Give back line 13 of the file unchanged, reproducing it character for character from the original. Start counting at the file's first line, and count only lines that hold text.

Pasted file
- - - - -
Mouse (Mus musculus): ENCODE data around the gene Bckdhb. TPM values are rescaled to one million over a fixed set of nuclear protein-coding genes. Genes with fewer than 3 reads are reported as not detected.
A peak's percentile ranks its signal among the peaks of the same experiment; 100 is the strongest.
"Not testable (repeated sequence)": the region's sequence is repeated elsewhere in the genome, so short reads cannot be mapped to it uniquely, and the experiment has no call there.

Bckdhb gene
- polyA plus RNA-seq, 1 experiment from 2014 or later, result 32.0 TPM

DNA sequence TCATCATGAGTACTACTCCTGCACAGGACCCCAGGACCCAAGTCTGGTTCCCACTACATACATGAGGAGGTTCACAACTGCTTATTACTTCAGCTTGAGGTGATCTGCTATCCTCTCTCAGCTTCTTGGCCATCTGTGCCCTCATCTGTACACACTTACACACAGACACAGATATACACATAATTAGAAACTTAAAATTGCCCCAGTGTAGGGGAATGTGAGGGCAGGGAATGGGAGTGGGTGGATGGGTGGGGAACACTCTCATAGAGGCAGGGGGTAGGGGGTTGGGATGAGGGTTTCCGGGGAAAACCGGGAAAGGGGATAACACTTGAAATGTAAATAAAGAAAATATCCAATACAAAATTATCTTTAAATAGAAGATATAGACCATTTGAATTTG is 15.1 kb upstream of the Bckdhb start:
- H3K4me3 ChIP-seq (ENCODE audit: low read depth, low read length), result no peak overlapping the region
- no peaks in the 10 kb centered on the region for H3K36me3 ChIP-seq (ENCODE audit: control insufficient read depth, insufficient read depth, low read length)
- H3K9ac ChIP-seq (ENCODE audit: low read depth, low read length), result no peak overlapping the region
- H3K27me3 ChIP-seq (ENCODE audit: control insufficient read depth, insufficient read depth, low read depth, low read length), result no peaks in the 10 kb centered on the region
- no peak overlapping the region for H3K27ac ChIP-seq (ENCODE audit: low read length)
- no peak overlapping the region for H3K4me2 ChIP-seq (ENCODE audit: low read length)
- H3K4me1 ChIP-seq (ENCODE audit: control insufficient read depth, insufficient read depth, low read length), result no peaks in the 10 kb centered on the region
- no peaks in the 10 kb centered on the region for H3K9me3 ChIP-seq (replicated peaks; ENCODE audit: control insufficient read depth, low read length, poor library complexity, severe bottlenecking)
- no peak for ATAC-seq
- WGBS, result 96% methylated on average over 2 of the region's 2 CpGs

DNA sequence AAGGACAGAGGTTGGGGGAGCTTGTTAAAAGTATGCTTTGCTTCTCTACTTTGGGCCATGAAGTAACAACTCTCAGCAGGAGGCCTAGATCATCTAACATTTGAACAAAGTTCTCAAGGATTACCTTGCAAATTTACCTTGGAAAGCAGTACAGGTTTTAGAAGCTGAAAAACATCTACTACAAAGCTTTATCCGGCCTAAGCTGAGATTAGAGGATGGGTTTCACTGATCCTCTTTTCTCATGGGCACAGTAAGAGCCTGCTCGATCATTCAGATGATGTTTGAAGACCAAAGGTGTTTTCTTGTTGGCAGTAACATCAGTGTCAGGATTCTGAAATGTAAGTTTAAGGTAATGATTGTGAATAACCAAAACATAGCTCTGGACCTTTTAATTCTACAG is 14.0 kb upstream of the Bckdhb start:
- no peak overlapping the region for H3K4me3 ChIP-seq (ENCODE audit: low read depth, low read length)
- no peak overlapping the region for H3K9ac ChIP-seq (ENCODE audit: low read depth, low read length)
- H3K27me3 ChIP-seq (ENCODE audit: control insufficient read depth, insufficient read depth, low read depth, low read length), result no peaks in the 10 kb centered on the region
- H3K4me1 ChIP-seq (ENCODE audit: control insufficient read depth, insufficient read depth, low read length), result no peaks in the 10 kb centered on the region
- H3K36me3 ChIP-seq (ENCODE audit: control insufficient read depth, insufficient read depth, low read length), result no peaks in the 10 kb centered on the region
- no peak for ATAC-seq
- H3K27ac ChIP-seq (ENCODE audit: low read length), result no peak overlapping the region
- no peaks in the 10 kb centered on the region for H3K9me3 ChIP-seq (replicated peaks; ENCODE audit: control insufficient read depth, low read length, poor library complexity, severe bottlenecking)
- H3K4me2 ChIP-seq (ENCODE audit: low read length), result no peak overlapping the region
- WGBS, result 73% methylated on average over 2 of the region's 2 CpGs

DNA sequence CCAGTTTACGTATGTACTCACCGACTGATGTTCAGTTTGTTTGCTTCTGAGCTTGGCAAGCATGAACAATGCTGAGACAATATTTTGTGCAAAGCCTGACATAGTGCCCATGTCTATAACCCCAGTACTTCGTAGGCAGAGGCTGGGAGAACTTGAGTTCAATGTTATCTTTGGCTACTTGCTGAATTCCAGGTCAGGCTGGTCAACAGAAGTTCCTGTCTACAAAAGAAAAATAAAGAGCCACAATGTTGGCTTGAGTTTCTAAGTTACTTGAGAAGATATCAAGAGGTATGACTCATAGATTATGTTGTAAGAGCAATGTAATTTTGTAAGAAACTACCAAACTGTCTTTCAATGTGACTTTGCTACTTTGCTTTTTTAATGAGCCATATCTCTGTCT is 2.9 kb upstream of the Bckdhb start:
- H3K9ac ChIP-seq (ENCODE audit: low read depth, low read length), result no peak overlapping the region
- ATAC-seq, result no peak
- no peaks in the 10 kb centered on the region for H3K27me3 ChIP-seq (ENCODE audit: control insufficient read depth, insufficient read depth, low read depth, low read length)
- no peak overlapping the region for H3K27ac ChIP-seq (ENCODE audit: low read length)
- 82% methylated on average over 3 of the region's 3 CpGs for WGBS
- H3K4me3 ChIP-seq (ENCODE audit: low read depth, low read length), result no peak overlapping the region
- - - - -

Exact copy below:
- H3K4me1 ChIP-seq (ENCODE audit: control insufficient read depth, insufficient read depth, low read length), result no peaks in the 10 kb centered on the region